Harlem Renaissance Essay Outline

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The Harlem Renaissance (1919-1929) The Harlem Renaissance, originally known as the New Negro Movement, received its’ name from Harlem, a large neighborhood within Manhattan, New York. From 1917-1935, nearly 175,000 African Americans, mainly from the south, turned this neighborhood into the largest concentration of black people in the world. Out of this, came a cultural, social, artistic, literary, and intellectual movement that lit a new black cultural identity.
Important Events
• The National Association for the Advancement of Colored People (NAACP) (1910) o Focused on legal strategies designed to confront the civil rights issues. o W.E.B. Dubois was the cofounder and editor of the Crisis.
• James Weldon Johnson’s novel Autobiography of
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o Abstract symbolism
• Laura Wheeler Waring art was displayed in the country’s first exhibition of African-American Art. (1927) o William E. Harmon Foundation
• Meta Fuller’s art bridged the gap between the black presence in European art and the gradual acceptance of the black artists as a whole.
• Authors wrote fiction, non-fiction, novels, plays, children’s books, published essays, articles, and etc.
• The Great Gatsby by F. Scott Fitzgerald was published. (1925)
• Close relationship to civil rights and reform organizations.
• Enslaved and illiterate to free and literate in a short span of about 50 years.
• Promoted equality, condemned racism and injustice, and celebrated African American culture and spirituality.
• Magazines were crucial to the movement. o The Crisis displayed hopeful insistence on racial justice. o Opportunity aimed to give voice to black culture. o The Messenger was a socialist journal.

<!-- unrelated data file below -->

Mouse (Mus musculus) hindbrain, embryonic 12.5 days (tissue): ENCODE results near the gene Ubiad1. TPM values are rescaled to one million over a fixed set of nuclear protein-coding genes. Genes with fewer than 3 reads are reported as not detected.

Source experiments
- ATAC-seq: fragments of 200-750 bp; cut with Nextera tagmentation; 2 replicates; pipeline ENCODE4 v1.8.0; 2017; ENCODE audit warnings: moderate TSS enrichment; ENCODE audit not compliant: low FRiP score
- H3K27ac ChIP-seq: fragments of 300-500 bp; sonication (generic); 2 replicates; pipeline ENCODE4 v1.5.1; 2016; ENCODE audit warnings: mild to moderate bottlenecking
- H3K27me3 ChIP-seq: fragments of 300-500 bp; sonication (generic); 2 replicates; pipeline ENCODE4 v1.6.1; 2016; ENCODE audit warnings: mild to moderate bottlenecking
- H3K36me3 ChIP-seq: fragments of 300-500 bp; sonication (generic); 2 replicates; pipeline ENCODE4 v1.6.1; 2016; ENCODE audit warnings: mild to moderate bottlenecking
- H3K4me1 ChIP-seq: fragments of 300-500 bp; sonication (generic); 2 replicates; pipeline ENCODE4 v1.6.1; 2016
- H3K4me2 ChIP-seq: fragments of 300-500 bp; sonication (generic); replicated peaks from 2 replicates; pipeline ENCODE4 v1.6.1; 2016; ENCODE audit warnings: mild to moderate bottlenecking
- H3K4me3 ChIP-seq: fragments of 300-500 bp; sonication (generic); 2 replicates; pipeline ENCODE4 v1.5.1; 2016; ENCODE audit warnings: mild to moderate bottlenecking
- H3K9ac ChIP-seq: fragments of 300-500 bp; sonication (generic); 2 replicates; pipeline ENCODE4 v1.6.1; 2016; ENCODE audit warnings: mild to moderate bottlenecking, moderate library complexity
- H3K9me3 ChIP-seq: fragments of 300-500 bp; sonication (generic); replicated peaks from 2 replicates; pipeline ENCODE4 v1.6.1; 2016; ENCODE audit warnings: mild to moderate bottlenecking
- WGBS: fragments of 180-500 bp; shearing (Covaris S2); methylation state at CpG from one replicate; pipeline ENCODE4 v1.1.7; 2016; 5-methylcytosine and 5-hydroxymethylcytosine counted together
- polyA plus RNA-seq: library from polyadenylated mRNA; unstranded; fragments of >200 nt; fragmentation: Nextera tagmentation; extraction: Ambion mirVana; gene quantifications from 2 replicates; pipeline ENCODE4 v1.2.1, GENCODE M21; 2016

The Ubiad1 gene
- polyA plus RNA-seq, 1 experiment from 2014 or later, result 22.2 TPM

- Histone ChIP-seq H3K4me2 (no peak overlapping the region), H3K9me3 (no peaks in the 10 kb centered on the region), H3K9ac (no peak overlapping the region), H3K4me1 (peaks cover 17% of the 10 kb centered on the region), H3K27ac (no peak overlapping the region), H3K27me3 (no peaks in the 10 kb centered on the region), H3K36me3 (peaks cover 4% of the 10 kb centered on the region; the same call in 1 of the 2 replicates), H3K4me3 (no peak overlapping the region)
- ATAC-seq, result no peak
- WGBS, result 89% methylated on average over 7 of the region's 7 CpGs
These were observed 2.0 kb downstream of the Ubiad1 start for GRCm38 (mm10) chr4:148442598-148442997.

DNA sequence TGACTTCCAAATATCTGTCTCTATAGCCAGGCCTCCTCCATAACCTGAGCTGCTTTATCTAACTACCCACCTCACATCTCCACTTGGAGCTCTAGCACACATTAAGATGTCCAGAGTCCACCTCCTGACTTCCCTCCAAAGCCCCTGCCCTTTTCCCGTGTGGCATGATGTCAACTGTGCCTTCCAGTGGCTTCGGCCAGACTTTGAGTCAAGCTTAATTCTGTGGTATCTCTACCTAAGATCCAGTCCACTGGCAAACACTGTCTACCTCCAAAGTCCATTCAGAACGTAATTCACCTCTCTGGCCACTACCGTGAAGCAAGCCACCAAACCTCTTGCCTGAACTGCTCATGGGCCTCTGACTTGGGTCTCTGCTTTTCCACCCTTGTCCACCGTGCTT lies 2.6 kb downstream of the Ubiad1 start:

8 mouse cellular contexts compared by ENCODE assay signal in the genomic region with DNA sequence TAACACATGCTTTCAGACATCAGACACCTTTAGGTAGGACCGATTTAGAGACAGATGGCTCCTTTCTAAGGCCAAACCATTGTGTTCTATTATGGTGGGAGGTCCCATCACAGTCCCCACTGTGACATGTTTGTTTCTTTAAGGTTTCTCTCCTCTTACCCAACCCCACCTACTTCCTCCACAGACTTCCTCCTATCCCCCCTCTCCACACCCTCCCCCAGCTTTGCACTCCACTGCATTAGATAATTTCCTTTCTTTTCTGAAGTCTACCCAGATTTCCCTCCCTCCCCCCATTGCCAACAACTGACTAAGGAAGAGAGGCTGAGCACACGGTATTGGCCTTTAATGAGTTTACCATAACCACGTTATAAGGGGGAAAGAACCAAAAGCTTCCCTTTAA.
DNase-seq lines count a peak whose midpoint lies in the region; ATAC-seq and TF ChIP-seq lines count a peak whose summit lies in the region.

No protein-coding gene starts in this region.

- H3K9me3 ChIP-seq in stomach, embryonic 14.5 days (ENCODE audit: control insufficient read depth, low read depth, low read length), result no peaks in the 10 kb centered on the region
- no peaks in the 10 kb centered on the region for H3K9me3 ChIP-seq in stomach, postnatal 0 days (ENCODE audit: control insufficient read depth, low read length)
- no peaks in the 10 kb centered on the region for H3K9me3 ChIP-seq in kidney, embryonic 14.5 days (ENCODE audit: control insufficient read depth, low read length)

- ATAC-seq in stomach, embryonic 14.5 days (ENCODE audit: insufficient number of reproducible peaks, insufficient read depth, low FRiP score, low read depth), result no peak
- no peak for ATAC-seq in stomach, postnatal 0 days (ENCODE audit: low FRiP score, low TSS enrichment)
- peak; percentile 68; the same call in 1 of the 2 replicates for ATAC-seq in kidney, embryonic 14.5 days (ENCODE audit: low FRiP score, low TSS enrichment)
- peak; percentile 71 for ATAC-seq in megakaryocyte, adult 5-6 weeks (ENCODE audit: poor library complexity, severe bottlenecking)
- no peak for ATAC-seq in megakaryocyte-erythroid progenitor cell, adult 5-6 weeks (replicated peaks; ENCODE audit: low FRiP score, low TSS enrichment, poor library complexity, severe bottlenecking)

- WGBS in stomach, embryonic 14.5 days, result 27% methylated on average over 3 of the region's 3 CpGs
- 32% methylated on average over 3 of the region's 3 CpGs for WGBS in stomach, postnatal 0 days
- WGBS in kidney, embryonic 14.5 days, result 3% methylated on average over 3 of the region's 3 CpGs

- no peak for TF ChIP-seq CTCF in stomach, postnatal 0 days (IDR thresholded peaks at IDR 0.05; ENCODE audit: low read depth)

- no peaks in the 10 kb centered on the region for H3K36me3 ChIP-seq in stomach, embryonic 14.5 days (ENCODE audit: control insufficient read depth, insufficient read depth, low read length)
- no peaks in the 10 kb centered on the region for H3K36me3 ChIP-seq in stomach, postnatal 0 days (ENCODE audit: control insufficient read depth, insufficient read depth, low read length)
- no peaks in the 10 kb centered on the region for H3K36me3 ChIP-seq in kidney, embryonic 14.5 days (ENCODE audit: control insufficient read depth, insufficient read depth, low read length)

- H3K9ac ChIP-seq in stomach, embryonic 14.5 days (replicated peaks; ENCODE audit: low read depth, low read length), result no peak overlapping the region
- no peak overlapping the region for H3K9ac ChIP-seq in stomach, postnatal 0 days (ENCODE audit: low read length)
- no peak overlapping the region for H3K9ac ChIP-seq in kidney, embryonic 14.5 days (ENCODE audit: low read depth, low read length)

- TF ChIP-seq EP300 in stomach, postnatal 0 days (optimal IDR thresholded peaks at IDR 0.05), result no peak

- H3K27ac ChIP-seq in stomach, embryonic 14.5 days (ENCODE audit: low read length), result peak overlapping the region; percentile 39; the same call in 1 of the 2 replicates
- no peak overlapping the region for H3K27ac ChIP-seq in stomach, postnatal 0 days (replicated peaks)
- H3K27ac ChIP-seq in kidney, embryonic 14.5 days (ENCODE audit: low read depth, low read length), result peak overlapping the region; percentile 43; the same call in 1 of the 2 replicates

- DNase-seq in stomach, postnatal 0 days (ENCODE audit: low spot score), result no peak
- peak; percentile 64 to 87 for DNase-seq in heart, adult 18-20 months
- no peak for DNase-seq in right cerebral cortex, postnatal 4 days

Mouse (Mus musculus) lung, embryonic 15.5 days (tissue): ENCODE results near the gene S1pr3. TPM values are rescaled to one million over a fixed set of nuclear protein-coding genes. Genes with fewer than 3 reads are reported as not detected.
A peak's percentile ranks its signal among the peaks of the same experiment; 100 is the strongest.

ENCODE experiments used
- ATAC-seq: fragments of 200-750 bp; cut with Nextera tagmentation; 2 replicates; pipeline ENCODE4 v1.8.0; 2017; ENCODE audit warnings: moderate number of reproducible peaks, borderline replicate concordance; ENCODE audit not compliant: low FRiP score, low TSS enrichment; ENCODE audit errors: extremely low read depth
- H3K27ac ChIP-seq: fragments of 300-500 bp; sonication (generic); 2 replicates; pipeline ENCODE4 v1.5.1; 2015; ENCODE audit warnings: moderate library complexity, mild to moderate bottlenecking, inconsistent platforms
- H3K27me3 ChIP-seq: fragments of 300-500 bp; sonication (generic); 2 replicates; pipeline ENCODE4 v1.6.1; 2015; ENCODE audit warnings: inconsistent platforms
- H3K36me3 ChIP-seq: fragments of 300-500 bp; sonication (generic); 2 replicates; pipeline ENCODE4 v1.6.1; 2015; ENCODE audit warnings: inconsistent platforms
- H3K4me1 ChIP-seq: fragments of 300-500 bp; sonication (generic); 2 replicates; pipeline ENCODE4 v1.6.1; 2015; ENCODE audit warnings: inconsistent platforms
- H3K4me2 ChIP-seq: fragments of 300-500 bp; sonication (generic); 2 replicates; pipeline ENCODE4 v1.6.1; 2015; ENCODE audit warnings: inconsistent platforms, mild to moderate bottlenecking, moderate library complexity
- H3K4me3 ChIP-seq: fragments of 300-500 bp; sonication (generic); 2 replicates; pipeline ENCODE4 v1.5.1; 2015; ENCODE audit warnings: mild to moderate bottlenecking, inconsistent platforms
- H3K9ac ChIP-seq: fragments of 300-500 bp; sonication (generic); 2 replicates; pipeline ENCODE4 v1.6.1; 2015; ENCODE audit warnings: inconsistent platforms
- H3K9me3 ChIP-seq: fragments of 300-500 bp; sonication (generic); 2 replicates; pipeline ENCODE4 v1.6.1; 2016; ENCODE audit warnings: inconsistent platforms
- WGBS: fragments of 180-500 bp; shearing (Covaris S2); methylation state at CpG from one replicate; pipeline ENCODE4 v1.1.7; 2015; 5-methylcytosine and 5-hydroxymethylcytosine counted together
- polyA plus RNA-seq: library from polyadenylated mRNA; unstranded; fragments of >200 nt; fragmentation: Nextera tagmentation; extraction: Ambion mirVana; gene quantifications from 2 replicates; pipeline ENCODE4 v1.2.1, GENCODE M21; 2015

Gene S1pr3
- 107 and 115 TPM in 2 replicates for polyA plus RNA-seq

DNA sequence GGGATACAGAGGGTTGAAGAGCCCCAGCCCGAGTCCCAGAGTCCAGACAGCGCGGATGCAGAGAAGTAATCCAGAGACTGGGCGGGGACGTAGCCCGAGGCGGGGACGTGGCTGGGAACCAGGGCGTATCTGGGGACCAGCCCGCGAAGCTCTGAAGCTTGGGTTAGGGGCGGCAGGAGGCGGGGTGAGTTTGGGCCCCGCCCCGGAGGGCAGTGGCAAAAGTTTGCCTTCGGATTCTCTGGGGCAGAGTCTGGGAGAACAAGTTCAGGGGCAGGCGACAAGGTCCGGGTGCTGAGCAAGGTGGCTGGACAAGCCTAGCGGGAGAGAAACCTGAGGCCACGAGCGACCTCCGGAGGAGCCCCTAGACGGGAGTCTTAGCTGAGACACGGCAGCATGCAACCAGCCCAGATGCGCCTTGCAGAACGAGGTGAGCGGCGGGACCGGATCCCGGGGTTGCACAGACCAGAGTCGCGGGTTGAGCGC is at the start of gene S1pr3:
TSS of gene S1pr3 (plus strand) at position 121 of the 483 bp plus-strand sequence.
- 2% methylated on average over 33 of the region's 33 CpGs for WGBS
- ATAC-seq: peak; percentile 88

 Brotherhood of Sleeping Car Porters was a black labor union.
 Wallace Thurman
• Langston Hughes’ writing reflected the idea that black culture should be celebrated just as much as white
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o Vacuum cleaners, electric refrigerators, washing machines, and irons saved hours of extra work. o The first supermarket. (1930)
• “BUY NOW, PAY LATER” – Buying on credit made buying these new conveniences possible for the single-income family.
• Consumer debt more than doubled. (1920-1930)
• Advertisers no long responded to consumer demand, the created it. o Psychology methods to convince Americans the needed a product. o Radio was an important need for communicating. o Celebrities started to sell products.
• Women joined the workforce while the men were at war.
• With the 19th Amendment, women won the right to vote. (1919)
• They started to attend college. o The Equal Rights Amendment was proposed by Alice Paul in 1923.
• Women starting having steady jobs and an active nightlife.
• Speakeasies, jazz clubs, and smoking were not just for men anymore.
• Shorter hair and shorter hemlines but also started to wear pants more often. o The men started to wear suits that had bold colors.
• The Harlem Renaissance inspired religion to flourish. o Different types of Christianity and churches evolved.
• The African American Pentecostal was made.

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